PhD position in developmental biology (1.0 FTE)

Updated: about 1 month ago
Deadline: 27 May 2021

We are looking for a highly motivated PhD student who will join our research efforts to understand how epithelial cells become polarized, functionally specialize, and function. Cell polarity – the asymmetric distribution of components and functions within a cell along a directional axis – is a fundamental property of cells that is present across the kingdoms of life. Most cells need to distribute proteins, organelles, and functions along an axis of polarity in order to carry out their specialized functions and organize the 3D multicellular body.

The most abundant polarized cell type of the animal body is the epithelial cell. Epithelial cells need to establish functionally distinct apical, and basolateral domains to form the epithelial tissues that cover the exterior surfaces of our body and line the surfaces of our organs. Loss of epithelial polarity contributes to epithelial diseases like polycystic kidney disease and retinal dystrophies and contributes to the formation of invasive tumors.

In your studies, you will mainly use the nematode C. elegans as a model system. Despite its small number of cells, this multicellular animal develops several different epithelial tissues. The polarization and functioning of epithelial cells can be followed in a developing animal. Moreover, recent developments in inducible protein degradation and tissue-specific gene knockouts make it possible to inactivate proteins in a time- and tissue-controlled manner, and follow the effects on cell polarity, morphology, and tissue functioning over time.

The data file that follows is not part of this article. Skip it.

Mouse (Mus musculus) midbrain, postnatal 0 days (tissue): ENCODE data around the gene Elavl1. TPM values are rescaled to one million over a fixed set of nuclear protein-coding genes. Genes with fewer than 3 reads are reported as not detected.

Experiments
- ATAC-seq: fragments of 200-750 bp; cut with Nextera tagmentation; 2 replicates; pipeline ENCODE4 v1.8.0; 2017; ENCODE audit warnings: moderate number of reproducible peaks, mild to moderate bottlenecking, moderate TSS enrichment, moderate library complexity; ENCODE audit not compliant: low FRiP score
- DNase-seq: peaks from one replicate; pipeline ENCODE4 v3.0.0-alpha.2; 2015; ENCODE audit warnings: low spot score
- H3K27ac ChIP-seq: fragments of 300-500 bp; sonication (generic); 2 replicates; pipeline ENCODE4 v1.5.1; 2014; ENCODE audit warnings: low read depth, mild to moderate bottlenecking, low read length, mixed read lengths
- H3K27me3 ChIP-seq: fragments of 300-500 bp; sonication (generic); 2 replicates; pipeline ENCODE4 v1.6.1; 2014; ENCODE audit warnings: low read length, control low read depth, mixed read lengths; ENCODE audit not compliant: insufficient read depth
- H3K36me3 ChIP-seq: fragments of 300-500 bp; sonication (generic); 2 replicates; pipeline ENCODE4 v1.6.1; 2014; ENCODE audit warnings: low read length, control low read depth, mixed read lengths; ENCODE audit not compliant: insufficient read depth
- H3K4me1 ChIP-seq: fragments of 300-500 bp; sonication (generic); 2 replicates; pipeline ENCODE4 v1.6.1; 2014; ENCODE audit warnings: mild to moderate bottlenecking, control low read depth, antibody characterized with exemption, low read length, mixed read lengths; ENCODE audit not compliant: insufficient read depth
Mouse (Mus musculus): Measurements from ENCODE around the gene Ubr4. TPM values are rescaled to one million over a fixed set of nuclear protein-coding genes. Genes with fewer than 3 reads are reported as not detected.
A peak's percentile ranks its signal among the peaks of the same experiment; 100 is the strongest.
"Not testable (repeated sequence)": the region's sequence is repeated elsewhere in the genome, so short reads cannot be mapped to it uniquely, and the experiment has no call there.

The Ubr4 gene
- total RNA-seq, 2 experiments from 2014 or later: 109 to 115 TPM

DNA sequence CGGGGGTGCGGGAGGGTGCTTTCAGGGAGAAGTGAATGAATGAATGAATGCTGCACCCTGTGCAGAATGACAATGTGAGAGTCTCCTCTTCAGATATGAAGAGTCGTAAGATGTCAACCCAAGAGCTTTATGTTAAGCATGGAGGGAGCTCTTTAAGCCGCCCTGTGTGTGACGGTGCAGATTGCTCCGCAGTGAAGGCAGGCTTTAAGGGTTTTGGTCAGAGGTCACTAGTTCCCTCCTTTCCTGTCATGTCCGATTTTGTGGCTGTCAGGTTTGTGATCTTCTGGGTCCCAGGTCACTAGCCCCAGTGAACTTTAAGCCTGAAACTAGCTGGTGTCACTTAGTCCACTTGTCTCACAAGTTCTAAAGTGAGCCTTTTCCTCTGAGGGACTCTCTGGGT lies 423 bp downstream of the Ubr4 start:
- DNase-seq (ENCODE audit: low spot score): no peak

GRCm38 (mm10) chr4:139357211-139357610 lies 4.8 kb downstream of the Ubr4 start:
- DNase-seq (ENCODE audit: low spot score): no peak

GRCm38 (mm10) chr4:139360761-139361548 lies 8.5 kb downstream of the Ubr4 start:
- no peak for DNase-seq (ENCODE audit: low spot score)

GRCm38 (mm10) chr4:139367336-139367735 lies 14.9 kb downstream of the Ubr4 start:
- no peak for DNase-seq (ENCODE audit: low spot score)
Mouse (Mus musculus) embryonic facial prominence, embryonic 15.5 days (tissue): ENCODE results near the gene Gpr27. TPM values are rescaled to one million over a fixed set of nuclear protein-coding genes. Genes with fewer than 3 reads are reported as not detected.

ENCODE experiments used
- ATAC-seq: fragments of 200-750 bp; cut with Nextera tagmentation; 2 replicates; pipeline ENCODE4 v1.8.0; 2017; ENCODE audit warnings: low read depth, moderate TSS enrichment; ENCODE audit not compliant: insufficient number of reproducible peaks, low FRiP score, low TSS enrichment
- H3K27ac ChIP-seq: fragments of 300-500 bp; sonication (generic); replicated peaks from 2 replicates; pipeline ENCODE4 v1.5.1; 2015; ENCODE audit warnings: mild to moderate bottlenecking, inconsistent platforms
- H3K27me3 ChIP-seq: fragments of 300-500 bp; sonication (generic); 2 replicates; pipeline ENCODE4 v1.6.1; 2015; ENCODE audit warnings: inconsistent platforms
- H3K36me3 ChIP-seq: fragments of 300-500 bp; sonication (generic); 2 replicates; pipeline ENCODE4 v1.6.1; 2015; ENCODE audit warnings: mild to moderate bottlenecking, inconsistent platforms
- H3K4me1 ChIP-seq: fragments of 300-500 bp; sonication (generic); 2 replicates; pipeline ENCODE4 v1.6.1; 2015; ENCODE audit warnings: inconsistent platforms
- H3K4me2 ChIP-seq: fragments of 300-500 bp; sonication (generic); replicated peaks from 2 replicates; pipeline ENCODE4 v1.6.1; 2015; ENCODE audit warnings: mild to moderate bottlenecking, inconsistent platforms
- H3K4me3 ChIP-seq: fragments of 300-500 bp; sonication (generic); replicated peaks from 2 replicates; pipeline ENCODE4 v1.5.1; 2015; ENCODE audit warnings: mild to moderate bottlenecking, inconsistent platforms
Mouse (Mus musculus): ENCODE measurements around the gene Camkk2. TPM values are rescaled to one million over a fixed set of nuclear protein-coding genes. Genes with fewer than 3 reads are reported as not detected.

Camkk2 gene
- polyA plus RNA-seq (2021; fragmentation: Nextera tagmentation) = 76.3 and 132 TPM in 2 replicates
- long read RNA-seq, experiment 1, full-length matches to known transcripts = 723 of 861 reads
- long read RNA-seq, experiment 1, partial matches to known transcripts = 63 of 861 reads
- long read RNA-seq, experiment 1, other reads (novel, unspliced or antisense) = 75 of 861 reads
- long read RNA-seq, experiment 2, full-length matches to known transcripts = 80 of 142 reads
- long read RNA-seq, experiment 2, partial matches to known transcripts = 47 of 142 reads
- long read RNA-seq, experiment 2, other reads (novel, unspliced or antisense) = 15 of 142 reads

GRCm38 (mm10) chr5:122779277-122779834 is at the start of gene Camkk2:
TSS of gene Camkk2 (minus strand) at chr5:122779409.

Your project will involve the identification of novel regulators of intestinal epithelial polarity through protein interaction mapping approaches (proximity labelling) and genetic screens. In addition, you follow up on recent results in which we have identified candidate regulators of intestinal polarity and organization. You will investigate their mode of action, and role in intestinal functioning.

View or Apply

Similar Positions